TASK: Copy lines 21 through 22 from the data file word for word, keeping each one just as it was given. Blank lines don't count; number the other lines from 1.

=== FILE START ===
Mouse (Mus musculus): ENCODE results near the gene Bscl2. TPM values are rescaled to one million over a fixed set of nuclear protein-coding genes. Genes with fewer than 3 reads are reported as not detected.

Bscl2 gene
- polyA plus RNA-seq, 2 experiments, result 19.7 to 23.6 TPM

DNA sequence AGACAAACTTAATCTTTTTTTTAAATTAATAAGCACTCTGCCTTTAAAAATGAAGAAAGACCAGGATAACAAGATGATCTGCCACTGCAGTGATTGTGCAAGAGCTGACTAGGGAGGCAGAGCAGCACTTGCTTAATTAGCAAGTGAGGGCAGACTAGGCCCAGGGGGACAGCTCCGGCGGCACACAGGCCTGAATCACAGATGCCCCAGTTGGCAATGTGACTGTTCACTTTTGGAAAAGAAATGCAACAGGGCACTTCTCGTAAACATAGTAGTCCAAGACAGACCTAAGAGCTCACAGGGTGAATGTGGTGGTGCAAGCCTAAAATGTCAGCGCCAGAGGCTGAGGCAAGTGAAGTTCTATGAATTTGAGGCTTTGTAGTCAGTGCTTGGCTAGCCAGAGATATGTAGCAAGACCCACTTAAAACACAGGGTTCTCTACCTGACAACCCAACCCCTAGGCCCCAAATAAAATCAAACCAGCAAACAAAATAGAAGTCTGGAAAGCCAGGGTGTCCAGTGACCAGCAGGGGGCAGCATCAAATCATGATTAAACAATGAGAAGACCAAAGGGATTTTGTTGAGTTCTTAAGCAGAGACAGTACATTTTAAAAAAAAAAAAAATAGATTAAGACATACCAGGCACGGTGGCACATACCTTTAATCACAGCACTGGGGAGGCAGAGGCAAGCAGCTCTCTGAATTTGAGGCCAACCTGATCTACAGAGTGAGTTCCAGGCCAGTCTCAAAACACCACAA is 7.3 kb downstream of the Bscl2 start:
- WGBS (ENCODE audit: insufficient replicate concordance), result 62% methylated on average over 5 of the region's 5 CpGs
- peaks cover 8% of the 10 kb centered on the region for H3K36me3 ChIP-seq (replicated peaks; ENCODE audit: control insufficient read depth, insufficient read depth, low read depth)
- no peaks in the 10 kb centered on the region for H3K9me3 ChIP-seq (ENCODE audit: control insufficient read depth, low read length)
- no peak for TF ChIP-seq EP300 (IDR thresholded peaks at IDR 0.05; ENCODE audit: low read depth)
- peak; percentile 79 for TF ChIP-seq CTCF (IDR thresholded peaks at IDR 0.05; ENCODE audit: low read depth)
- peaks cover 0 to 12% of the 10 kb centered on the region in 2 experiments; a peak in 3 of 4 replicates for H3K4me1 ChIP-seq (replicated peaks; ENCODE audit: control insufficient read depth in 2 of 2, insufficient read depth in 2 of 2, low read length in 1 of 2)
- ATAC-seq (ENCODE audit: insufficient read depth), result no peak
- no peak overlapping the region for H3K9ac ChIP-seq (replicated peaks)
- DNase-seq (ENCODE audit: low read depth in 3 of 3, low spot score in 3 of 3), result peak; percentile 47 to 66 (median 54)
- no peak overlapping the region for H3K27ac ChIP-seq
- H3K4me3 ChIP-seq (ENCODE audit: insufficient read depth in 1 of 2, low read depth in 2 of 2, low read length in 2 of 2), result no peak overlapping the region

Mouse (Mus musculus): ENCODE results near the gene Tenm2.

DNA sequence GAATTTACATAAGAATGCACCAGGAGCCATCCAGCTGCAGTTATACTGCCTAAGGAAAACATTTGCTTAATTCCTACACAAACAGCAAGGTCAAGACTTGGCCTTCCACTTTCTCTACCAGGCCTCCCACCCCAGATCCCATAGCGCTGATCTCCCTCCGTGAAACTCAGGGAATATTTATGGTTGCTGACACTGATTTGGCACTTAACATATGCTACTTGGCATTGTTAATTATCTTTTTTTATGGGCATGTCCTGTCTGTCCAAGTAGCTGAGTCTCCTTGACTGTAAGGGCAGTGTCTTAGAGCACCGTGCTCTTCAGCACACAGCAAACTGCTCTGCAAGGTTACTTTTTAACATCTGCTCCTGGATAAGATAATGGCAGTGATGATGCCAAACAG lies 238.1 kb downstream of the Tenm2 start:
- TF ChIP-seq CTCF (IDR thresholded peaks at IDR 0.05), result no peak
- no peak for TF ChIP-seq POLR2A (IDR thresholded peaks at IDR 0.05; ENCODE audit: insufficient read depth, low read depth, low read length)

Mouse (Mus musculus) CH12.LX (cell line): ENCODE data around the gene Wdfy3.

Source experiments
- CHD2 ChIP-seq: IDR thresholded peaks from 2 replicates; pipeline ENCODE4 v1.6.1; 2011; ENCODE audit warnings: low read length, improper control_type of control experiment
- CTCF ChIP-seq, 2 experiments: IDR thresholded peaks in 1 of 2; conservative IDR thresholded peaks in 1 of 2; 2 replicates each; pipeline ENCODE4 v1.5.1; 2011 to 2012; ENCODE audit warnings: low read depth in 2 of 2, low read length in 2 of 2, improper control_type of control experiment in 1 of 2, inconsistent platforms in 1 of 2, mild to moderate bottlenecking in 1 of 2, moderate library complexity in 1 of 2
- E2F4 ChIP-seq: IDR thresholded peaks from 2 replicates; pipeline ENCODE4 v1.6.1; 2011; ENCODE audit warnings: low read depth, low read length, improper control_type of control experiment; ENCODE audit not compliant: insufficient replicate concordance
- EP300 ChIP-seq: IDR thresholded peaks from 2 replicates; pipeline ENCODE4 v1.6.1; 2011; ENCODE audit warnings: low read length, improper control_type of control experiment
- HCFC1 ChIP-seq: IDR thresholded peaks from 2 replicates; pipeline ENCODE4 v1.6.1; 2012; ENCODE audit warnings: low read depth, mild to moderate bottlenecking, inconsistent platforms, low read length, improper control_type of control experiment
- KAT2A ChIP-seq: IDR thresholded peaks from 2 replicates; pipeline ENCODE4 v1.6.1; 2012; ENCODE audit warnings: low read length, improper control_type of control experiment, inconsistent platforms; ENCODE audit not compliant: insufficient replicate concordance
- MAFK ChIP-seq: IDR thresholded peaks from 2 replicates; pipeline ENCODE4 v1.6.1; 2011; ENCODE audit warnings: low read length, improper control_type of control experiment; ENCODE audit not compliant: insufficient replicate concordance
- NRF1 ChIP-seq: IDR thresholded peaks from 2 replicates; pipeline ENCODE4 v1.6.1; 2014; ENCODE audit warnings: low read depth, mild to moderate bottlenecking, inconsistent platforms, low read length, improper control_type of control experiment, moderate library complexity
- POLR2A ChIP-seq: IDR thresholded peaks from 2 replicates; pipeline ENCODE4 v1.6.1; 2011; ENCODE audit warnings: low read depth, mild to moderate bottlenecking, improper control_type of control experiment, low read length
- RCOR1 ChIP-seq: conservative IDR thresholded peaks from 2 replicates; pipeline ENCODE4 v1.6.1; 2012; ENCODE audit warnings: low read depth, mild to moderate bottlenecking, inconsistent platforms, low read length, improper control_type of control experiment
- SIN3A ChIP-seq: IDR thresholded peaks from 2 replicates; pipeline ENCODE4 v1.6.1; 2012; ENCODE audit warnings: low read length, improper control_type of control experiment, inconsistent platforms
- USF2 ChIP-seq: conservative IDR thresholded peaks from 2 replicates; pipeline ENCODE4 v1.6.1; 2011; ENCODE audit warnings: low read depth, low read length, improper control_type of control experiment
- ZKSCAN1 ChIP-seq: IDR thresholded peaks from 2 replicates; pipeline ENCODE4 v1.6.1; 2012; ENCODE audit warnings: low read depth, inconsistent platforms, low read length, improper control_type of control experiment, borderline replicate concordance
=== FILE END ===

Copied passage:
Source experiments
- CHD2 ChIP-seq: IDR thresholded peaks from 2 replicates; pipeline ENCODE4 v1.6.1; 2011; ENCODE audit warnings: low read length, improper control_type of control experiment